At baseline, all patients had an evaluation of their fitness level and functional ability in terms of walking and endurance, strength, joint mobility, and posture. A physician (E.M.M.) prescribed an individualized, home-based exercise training program 4 times per week according to guidelines provided by the American College of Sports Medicine.25 Participants received an individual session with a kinesiologist, who demonstrated the complete training program and provided corrective feedback as necessary.26 Aerobic exercise consisted of 30 minutes (including 5-minute warm-up and 5-minute cooldown) of moderate continuous training 3 days per week. Exercise modalities were brisk walk, jogging, or cycling depending on personal physical level and attitude. Patients were instructed by the kinesiologist to self-select the intensity to reach 12 to 13 on rated perceived exertion (range, 6-20 on the Borg Rating of Perceived Exertion Scale).27,28 Strengthening activity, prescribed 1 day per week, consisted of 30 minutes (including 5-minute flexibility and 5-minute stretching) of 3 sets of 8 to 12 repetitions for 8 muscle groups using an elastic band as resistance (TheraBand). Resistance level was selected by the kinesiologist to reach a moderate-intensity effort, rated as 5 to 6 on a 10-point scale.29 Participants were provided with a logbook to record all activities. The kinesiologist monitored the adherence and addressed issues or doubts by weekly telephone calls.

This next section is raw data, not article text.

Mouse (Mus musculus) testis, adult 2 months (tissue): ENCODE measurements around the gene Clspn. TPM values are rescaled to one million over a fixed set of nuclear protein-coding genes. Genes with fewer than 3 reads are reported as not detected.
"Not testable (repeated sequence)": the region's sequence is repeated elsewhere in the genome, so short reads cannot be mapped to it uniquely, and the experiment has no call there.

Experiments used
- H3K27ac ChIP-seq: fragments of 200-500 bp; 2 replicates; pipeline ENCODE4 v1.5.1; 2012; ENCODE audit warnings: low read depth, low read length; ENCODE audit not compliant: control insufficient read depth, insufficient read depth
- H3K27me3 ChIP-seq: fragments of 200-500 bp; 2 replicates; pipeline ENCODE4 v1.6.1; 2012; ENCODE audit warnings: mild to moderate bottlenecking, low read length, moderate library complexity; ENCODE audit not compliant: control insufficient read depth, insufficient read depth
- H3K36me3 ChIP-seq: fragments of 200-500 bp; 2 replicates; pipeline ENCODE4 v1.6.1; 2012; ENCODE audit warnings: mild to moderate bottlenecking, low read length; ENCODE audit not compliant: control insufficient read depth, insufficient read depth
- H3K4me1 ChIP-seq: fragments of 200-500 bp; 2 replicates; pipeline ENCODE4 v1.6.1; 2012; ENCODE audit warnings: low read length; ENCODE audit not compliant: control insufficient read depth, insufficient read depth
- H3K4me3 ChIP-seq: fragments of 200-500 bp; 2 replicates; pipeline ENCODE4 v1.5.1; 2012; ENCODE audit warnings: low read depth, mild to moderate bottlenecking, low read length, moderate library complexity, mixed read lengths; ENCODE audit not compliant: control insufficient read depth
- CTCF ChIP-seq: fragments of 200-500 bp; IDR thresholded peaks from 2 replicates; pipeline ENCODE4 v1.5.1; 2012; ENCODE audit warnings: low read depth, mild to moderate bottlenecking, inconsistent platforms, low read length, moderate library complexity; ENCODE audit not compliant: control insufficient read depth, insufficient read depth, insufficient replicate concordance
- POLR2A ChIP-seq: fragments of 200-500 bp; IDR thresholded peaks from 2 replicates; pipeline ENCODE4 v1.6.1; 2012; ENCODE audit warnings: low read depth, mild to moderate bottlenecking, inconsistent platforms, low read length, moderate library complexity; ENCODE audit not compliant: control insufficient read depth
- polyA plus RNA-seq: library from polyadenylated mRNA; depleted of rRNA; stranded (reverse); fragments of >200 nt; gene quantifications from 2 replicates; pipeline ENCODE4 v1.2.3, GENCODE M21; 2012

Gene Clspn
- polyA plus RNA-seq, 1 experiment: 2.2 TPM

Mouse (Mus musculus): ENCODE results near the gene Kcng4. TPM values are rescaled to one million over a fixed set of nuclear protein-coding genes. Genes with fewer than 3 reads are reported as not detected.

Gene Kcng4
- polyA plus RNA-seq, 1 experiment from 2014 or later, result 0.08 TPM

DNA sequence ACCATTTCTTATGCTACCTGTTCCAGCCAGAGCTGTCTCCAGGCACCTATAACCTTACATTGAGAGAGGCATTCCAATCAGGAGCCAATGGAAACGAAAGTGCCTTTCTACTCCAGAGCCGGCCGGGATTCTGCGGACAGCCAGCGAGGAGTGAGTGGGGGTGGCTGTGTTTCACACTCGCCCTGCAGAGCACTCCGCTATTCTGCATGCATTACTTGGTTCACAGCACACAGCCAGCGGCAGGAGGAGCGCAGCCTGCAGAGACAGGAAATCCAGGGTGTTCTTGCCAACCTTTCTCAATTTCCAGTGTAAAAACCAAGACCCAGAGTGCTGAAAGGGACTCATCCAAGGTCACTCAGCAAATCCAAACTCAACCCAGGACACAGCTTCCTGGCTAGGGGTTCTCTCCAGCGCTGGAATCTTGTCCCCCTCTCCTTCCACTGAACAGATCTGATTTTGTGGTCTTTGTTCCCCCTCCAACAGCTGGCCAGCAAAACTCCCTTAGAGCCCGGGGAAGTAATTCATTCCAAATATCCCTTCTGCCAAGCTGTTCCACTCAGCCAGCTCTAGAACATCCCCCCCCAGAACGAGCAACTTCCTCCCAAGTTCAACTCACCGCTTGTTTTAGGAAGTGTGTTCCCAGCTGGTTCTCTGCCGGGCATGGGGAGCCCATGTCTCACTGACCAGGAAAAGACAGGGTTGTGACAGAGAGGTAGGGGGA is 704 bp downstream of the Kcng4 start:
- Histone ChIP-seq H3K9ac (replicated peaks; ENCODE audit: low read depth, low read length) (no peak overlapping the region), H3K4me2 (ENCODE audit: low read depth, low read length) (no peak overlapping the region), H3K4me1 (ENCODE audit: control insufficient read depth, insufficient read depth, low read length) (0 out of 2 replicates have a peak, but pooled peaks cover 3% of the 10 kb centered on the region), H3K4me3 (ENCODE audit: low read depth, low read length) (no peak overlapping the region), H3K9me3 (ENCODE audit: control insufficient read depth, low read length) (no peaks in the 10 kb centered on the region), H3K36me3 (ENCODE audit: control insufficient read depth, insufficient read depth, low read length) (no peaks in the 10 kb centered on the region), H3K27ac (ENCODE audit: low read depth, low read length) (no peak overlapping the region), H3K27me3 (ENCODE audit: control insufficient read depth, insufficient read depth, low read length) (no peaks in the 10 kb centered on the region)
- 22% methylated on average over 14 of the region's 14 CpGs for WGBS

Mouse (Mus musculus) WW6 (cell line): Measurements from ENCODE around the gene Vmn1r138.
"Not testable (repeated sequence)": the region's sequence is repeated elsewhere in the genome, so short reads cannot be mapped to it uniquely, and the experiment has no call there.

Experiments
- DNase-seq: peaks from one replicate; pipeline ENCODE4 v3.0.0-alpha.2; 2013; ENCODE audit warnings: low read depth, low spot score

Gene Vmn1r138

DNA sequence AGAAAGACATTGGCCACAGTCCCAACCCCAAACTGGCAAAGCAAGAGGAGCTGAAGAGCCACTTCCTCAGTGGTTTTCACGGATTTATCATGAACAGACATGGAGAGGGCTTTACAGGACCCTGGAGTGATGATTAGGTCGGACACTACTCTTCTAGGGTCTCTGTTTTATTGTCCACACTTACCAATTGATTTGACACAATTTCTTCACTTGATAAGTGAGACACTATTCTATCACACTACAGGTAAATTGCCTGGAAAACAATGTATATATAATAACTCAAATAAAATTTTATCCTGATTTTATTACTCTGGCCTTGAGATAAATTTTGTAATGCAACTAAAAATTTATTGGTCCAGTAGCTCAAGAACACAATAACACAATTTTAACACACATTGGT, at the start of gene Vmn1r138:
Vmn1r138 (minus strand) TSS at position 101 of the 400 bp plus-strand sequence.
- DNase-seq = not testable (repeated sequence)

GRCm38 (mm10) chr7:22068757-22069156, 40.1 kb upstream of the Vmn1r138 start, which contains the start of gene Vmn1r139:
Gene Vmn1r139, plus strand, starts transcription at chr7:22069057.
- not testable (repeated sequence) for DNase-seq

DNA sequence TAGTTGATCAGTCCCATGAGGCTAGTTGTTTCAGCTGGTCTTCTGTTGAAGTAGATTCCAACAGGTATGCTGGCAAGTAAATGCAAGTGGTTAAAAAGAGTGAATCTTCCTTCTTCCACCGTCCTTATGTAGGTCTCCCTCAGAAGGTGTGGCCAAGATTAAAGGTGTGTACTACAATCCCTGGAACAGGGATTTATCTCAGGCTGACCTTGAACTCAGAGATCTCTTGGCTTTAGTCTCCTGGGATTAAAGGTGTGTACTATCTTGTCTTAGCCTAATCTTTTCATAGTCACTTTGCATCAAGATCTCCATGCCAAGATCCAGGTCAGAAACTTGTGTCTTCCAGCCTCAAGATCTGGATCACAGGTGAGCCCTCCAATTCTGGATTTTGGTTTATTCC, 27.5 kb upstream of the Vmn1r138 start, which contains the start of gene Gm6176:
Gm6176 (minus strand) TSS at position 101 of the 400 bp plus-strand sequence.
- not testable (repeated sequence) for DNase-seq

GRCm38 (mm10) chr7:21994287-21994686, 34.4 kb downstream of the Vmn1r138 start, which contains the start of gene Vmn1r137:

At the time of enrollment, participants completed a 3-day estimated food record of 2 weekdays and 1 weekend day. A dietitian (S.-E.L.) assessed dietary habits and anthropometric data to create a comprehensive status evaluation and to estimate the required amount and relative proportion of macronutrients.30 Metabolic requirement was adjusted to meet the increased nutritional demand due to the stress associated with their upcoming surgery.31,32 Food-based dietary advice was given, and whey protein supplement (Immunocal; Immunotec Inc) was prescribed to guarantee a daily protein intake of 1.2 to 1.5 g/kg of ideal body weight (or approximately 20% of total energy requirements).33 These supplements, if needed, were consumed every morning after breakfast or immediately after exercise during training days. Nutrition therapy was given to all participants in the intervention group, even in the absence of malnutrition.34 Participants were provided with a logbook, and the nutritionist monitored the adherence and addressed issues or doubts by weekly telephone calls.